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As global capital seeks greater returns in a safe environment, the market is going to rise at least 5 percent and maybe as much as 8 percent between here and March, said Hank Mulvihill, principal at Mulvihill Asset Management.
"Global capital can come to the United States and be extremely well treated," he said, speaking to CNBC's "Power Lunch" on Wednesday. "If you had 100 billion euro to invest at a negative interest rate, in a declining currency, wouldn't you invest it in the U.S.?"
Despite headwind challenges to the market this year, the economy is doing better than has been suggested, and individual sectors are doing well, said Gene Peroni, a senior vice president with Advisors Asset Management. He pegs the Dow at 19,000 for the first quarter in 2016, forecasting double-digit returns for the next year. The Dow traded just over 17,500 Wednesday afternoon.
"We're really establishing a platform for the market to move higher," Peroni said.
Labeling big-cap tech as an "extraordinary" sector, Mulvihill forecasts that giants Amazon and Alphabet will supplant Apple in the upcoming year. Although he predicts that Apple will continue to be a very "large, dominant cash flowing company," Amazon and Alphabet are growing at a faster rate.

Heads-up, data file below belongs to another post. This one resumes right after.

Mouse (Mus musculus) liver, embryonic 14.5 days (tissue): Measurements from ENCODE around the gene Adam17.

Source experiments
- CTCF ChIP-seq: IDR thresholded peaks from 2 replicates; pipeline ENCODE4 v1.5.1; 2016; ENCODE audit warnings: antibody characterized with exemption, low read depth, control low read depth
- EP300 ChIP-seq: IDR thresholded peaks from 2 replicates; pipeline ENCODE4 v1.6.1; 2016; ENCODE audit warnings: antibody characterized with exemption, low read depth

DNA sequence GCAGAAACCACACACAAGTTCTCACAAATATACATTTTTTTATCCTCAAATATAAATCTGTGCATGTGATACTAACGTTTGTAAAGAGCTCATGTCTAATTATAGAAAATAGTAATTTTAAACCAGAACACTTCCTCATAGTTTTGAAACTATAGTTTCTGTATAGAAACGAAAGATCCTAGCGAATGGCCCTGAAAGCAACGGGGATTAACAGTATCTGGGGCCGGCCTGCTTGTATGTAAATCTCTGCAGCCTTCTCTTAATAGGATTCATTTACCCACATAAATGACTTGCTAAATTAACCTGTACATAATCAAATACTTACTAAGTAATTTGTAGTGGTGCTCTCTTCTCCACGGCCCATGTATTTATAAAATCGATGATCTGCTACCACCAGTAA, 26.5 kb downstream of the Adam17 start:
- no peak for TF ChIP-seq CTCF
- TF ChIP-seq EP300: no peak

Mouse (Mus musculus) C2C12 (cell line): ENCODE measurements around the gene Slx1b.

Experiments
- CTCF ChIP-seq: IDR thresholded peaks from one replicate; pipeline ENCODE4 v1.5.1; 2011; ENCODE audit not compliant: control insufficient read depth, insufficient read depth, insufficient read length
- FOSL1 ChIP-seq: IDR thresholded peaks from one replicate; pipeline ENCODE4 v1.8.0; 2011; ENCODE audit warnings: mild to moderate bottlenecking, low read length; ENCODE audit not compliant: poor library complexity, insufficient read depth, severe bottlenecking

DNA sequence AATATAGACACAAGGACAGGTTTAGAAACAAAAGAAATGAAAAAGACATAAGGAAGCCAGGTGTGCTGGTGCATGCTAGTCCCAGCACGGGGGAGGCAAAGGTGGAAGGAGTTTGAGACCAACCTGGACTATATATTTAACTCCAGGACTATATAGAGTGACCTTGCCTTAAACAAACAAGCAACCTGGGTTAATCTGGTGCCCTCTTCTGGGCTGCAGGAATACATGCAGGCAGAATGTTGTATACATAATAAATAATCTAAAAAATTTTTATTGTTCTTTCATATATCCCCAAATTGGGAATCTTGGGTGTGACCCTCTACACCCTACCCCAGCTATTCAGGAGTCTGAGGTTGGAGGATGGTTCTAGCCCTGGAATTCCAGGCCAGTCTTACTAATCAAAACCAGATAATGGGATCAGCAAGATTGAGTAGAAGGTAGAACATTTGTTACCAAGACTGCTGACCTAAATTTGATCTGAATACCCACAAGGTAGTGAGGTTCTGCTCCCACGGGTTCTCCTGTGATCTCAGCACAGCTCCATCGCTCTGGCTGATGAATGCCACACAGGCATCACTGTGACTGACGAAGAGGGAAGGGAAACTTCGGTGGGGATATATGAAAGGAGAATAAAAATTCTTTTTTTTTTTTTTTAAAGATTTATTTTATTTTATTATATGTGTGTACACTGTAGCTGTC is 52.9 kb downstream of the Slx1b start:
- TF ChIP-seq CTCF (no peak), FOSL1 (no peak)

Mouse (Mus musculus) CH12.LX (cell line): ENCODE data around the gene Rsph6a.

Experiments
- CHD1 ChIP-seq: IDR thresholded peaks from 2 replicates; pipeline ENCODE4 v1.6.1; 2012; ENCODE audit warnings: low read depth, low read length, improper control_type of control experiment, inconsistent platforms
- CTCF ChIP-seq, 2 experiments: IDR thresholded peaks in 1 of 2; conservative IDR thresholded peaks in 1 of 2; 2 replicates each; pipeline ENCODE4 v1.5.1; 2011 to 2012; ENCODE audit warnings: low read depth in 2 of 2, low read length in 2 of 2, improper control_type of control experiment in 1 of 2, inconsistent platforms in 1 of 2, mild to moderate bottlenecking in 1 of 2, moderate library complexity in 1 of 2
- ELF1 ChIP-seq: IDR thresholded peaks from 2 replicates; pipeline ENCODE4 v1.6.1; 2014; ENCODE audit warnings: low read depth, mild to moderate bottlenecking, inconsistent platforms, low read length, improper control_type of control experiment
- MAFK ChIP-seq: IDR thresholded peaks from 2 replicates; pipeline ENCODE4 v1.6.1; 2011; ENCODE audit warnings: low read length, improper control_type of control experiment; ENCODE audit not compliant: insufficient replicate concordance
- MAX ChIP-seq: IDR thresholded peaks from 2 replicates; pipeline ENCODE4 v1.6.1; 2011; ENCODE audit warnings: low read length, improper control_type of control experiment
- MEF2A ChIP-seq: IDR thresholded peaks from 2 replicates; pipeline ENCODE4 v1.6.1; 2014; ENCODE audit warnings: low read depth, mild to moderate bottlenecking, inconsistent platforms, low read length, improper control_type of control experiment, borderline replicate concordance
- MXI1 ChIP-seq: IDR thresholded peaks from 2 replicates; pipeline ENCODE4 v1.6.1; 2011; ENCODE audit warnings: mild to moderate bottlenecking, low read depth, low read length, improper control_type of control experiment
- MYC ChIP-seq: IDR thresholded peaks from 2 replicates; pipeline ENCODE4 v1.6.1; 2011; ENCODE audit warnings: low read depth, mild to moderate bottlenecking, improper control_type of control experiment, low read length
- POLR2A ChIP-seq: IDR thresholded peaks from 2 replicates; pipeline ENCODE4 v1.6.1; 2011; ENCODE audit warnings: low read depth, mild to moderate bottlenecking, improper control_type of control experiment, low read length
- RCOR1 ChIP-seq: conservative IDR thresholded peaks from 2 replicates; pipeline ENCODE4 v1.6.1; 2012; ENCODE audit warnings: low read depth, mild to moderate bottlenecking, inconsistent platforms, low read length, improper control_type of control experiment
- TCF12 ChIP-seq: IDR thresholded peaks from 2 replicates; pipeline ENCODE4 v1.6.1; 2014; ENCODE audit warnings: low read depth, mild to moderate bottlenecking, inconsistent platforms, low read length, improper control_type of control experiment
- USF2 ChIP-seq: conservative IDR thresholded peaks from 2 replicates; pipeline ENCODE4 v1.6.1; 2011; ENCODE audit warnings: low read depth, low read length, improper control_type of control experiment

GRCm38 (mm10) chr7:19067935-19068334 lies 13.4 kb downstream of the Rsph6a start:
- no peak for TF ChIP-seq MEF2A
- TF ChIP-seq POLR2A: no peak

"80 percent Android, 20 percent iOS; I think that puts that conversation to rest" he said. "Amazon dominates everything it touches and will continue to grow; and I think that Amazon ends up being the world's largest company."
Other investors are eyeing energy for a rebound in 2016. Energy rose more than 3.5 percent Wednesday, leading all S&P 500 sectors higher. Chevron and Exxon Mobil were among the top contributors to the gains.
Still, Darin Richards, chief investment officer at AKT Wealth Advisors, says he will continue to shy away from the energy sector due to low valuations. He suggests investors opt for other sectors in the market.
"There's a lot of opportunity elsewhere when you look at the growth stocks: consumer discretionary, great consumer market right now, health care, technology," he said. "There are areas in the market that are holding up well, and we'd rather stay there than kind of go bottom-fishing right now."
—CNBC's Evelyn Cheng contributed to this report.